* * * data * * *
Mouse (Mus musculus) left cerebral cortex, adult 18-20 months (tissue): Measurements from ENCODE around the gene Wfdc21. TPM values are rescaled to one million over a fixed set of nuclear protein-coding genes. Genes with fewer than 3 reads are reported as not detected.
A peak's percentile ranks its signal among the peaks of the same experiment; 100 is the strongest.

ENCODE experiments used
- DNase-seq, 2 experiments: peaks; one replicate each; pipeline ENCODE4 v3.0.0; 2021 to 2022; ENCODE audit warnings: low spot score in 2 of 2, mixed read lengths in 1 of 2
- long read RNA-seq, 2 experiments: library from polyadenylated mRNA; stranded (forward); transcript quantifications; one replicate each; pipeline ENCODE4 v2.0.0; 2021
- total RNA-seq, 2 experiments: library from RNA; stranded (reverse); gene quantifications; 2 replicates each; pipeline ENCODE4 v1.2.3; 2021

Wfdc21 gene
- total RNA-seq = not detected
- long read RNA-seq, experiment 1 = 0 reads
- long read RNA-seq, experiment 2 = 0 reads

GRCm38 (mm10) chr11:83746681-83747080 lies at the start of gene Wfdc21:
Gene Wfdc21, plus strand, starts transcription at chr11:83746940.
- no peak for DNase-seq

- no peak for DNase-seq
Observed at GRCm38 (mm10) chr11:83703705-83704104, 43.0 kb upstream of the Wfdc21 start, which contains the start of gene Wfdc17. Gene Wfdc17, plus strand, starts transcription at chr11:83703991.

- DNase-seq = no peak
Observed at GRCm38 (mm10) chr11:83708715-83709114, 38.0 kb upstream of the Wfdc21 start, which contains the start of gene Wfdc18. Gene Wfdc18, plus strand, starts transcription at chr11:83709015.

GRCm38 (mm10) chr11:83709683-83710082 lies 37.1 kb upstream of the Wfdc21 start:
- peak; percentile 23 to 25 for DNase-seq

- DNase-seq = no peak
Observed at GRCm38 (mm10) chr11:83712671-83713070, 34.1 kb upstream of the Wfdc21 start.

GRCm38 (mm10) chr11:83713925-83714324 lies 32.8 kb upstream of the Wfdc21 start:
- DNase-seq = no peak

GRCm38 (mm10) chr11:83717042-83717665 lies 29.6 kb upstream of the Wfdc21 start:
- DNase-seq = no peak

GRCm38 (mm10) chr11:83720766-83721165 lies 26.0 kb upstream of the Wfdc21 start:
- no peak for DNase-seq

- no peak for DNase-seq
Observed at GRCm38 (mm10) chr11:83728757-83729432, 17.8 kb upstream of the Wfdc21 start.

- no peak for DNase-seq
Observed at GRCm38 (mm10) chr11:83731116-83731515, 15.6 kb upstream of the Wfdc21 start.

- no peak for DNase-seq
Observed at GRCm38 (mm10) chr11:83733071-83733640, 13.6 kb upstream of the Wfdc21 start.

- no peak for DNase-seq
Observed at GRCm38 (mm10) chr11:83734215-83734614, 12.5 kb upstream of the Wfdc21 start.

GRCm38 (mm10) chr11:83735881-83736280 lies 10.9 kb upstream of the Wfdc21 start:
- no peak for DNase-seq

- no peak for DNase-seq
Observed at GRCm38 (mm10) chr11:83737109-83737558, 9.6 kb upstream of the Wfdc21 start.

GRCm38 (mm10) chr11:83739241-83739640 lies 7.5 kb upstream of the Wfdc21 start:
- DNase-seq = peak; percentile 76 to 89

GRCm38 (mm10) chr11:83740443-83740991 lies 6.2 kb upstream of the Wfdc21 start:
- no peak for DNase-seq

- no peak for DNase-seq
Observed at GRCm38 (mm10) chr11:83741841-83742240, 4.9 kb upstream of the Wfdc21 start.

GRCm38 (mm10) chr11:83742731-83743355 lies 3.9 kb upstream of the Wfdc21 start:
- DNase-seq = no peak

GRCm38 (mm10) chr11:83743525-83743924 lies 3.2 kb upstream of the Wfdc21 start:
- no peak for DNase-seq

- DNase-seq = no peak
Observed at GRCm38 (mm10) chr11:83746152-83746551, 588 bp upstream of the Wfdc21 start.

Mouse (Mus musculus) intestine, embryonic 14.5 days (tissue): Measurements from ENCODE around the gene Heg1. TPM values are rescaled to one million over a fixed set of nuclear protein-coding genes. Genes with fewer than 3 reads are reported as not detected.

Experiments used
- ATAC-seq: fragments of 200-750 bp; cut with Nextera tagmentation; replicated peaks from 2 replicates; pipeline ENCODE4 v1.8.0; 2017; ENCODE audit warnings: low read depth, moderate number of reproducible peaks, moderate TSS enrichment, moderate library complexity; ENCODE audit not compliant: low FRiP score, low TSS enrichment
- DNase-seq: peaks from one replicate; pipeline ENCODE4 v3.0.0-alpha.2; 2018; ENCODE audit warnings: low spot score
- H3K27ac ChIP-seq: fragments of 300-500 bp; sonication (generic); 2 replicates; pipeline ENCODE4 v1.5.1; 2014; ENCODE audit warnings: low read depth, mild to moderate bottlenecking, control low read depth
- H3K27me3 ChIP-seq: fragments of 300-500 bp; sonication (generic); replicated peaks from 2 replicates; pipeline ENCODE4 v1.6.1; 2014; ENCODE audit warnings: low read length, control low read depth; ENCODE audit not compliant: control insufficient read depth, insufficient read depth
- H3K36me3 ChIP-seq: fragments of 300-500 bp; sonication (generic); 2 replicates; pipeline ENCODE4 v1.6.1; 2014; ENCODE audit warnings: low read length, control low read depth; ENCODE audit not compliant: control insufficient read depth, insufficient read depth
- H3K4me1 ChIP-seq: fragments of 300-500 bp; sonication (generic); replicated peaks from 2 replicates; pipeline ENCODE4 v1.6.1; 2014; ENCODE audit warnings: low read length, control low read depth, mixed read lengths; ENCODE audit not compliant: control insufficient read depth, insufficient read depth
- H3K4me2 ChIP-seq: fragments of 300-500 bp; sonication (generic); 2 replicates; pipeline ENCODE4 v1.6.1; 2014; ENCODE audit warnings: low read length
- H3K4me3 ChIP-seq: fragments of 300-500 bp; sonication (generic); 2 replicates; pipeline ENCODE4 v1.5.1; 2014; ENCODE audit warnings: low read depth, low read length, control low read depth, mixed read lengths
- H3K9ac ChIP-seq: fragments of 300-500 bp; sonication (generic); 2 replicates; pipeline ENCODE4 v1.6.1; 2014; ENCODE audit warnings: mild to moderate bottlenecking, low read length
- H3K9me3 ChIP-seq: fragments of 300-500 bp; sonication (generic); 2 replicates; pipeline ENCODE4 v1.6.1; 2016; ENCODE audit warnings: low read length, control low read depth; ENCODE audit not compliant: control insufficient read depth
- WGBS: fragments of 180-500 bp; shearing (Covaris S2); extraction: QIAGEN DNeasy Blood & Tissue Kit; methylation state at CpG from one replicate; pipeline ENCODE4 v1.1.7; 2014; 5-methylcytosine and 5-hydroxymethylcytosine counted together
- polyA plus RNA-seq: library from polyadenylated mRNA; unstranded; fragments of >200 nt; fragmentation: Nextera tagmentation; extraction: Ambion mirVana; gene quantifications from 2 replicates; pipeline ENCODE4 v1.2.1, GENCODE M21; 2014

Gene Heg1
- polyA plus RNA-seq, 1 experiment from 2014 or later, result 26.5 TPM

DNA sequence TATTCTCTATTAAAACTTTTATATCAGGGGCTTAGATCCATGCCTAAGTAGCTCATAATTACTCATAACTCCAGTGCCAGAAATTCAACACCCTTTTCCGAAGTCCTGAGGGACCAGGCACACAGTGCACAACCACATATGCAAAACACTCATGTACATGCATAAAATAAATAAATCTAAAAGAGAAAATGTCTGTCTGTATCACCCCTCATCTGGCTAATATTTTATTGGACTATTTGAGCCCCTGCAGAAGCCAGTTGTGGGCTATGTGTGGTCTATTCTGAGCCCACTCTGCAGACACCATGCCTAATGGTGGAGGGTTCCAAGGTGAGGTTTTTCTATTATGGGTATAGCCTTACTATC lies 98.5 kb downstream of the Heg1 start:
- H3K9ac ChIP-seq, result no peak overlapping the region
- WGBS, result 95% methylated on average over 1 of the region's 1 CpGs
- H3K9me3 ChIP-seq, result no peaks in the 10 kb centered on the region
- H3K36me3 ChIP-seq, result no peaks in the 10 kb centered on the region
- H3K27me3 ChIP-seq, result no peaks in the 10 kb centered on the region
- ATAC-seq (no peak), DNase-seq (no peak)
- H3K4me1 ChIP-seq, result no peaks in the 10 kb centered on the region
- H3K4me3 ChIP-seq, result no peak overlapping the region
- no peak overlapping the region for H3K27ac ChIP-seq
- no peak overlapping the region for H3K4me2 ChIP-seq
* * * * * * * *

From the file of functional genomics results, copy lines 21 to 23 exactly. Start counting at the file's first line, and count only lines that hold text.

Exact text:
Observed at GRCm38 (mm10) chr11:83712671-83713070, 34.1 kb upstream of the Wfdc21 start.

GRCm38 (mm10) chr11:83713925-83714324 lies 32.8 kb upstream of the Wfdc21 start:
- DNase-seq = no peak